It was recently reported that after a nearly 90-year search, the earliest colonial site in Maryland had been discovered dating back to the year 1634. The first permanent English settlement in the state (and one of the earliest in the United States) was found about half a mile away from St. Mary’s River when an archaeological geophysicist named Tim Horsley was using ground-penetrating radar to scan the site.
And now, researchers have found some pretty significant artifacts at St. Mary’s Fort dating back to the time when the settlers arrived in Maryland. When the settlement was uncovered, archaeologist Dr. Travis Parno who is the director of research and collection with Historic St. Mary’s City (HSMC) stated, “I joked with my team when we started excavating, ‘if you could find me a coin that has 1634 on the front, that would be great.’” While it was a joke, that is pretty much what they found. Dr. Parno said that his team actually found a silver shilling with a “maker’s mark” on each side that revealed it was printed in London between the years 1633 and 1634. “
In addition to the coin, they unearthed two more important artifacts at the site. They found a tinkling cone which is a small portion of copper that was flattened and rolled. It would have been put on a leather cord and worn by the local Indigenous people (they were living in the area when the English colonists showed up in 1634).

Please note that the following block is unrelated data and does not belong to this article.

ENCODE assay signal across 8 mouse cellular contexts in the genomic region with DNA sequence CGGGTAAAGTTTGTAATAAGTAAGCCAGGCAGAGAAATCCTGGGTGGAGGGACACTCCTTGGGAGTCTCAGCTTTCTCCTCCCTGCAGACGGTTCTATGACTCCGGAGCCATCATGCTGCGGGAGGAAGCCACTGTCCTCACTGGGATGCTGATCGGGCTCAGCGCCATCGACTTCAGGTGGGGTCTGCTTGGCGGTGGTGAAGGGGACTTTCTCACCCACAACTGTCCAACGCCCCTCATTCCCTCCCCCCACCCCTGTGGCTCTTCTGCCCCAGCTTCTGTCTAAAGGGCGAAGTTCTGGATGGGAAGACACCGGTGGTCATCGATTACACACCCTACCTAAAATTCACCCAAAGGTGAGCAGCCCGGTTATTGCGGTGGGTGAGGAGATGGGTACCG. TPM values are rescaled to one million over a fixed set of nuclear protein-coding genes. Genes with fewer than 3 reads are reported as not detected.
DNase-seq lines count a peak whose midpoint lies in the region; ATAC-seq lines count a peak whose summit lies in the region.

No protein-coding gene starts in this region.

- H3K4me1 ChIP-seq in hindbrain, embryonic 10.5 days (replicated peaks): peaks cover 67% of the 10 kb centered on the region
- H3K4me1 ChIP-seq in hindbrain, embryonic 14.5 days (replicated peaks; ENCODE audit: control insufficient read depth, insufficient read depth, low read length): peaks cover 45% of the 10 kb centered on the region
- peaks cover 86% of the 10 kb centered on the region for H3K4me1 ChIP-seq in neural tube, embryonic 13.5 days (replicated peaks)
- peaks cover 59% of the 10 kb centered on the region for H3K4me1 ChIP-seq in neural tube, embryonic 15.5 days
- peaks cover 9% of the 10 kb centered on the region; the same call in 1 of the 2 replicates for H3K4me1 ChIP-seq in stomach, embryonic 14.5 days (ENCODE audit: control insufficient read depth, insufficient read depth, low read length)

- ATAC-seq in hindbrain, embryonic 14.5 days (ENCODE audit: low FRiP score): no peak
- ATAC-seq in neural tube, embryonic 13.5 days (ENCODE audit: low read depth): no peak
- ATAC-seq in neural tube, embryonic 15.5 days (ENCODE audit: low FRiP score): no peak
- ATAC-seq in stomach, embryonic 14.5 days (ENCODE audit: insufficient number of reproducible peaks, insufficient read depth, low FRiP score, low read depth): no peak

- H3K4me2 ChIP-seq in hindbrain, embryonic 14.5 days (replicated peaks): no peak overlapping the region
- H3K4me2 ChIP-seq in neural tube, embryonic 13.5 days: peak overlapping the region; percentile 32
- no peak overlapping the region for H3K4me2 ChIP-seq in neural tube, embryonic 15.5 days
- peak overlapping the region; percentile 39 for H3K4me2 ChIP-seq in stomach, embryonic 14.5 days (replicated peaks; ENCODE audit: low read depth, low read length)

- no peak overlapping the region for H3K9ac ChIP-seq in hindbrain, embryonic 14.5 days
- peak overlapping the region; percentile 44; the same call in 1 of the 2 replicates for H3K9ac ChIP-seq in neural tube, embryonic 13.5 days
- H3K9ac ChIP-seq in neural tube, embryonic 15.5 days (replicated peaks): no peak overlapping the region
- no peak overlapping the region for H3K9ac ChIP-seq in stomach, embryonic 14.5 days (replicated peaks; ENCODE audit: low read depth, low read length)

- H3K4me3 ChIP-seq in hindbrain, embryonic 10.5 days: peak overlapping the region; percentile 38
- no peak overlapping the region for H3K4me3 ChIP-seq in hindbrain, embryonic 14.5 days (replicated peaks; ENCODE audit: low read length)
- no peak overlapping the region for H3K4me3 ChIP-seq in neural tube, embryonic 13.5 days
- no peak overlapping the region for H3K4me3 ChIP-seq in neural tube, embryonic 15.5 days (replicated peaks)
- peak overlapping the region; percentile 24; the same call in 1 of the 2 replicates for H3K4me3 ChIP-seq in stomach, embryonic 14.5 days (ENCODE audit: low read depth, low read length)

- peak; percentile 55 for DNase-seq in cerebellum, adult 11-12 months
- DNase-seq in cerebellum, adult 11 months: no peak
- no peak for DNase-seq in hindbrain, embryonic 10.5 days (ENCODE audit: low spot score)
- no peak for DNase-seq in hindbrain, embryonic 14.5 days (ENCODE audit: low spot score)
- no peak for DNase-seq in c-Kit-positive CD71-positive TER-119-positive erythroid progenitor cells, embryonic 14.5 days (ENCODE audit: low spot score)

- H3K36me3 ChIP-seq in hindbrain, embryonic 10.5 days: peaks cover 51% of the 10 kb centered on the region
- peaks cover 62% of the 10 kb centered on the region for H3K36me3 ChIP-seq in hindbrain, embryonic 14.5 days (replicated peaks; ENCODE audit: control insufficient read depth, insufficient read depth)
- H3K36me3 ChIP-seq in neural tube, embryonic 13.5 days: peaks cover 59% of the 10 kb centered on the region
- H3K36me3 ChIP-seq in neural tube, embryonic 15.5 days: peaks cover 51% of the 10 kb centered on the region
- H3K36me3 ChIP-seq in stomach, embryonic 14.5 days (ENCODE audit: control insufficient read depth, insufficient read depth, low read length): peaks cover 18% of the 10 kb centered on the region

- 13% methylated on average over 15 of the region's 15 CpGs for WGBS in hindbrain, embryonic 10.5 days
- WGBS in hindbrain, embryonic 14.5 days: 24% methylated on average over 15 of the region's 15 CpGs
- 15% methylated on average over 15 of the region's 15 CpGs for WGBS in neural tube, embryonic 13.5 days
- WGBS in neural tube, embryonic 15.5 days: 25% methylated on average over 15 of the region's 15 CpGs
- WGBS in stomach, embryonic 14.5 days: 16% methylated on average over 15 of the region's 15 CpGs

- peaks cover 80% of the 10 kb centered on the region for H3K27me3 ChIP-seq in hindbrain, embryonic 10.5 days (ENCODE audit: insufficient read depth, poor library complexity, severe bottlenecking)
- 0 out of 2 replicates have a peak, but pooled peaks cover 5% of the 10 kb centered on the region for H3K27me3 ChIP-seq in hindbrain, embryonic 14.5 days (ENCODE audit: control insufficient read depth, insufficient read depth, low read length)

It is believed that the colonists made the tinkling cones and were traded with the local Indigenous people. “It’s just really neat to again have this object that represents the interactions between these two groups of people in the earliest period of the Maryland colony,” Parno noted.
The last artifact that they found was a five Saints medallion with two of the represented Saints being Jesuit who were canonized by Pope Gregory XV in 1622. (A picture of the site can be seen here.)
Furthermore, some military items have been recovered such as musket equipment and cannon balls. “That shows the other side of colonialism, that this was about land expansion, this was about empire,” Parno explained. “It wasn’t just an effort to come over and make nice with Native people.” “We want to really use archaeology to amplify these stories of what those relationships [between the Indigenous people and colonizers] were like.” “What the positive moments of diplomacy and trade were, but also what the negative moments were of encroachment and violence and duplicitousness.”
The team of researchers will hopefully find a lot more artifacts at the location which will provide them with even more information regarding Maryland’s earliest colonial site. Additionally, the team is also searching two sites located near St. Mary’s Fort where Native Americans lived nearly 5,000 years ago.